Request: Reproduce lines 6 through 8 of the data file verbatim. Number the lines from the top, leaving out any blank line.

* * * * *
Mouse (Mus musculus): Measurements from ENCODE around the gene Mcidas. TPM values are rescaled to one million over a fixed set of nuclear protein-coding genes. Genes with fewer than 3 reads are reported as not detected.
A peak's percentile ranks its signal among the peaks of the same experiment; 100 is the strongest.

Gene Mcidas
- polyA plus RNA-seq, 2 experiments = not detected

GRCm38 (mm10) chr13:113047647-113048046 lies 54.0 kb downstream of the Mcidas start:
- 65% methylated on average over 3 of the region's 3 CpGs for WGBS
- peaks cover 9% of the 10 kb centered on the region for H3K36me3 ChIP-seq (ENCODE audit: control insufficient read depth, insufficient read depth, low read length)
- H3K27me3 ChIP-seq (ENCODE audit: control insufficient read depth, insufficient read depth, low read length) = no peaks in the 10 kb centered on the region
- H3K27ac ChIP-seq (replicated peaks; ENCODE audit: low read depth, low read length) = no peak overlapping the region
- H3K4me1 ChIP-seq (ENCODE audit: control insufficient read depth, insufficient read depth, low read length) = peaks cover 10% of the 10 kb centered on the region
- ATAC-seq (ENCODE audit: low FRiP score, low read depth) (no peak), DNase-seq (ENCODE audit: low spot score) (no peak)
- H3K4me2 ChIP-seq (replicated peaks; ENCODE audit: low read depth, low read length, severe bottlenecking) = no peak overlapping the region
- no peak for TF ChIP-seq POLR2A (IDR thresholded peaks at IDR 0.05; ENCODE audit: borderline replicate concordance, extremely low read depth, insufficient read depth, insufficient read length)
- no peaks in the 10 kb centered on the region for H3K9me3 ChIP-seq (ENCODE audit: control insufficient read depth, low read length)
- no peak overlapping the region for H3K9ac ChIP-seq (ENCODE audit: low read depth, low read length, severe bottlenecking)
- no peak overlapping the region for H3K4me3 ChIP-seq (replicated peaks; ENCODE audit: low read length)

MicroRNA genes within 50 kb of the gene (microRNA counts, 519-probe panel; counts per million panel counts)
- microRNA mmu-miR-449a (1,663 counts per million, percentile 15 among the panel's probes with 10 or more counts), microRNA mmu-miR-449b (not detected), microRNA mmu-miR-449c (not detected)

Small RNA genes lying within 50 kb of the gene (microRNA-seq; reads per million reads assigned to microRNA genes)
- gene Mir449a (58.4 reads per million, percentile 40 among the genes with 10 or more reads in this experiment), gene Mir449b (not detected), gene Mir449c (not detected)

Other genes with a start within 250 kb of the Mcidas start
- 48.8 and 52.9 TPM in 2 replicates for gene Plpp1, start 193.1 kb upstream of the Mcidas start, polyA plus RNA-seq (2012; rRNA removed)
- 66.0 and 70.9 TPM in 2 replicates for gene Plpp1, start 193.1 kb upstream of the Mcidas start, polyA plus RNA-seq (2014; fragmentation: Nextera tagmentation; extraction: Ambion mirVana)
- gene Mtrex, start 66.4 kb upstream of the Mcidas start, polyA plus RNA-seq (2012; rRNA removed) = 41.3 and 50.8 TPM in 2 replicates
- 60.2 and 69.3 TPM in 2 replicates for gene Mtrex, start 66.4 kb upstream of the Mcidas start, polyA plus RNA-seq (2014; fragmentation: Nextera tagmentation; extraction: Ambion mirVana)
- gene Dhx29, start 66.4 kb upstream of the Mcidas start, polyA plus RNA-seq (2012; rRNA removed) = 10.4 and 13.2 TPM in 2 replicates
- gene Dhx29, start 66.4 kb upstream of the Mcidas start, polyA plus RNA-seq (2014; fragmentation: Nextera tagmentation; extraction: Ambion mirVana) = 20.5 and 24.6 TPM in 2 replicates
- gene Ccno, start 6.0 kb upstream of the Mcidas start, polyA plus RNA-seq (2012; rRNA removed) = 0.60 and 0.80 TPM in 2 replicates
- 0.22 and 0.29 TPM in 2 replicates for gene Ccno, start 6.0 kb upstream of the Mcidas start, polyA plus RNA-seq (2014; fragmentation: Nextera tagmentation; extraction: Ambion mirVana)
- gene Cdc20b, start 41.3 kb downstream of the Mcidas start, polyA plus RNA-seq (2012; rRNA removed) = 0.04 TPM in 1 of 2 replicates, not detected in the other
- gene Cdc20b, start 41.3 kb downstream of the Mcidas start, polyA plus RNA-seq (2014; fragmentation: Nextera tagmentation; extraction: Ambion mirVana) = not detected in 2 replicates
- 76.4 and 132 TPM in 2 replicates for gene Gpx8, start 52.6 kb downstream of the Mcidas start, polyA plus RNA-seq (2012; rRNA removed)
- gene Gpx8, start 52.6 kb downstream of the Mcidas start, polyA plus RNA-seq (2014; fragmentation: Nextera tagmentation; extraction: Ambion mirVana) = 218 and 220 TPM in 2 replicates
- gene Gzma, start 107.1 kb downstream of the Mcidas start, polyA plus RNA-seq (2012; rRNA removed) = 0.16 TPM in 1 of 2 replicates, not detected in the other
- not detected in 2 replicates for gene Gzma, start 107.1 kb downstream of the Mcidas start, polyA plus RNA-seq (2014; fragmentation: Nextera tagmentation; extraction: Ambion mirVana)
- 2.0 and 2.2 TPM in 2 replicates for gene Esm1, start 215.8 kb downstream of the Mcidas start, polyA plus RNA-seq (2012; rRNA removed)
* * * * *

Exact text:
- 65% methylated on average over 3 of the region's 3 CpGs for WGBS
- peaks cover 9% of the 10 kb centered on the region for H3K36me3 ChIP-seq (ENCODE audit: control insufficient read depth, insufficient read depth, low read length)
- H3K27me3 ChIP-seq (ENCODE audit: control insufficient read depth, insufficient read depth, low read length) = no peaks in the 10 kb centered on the region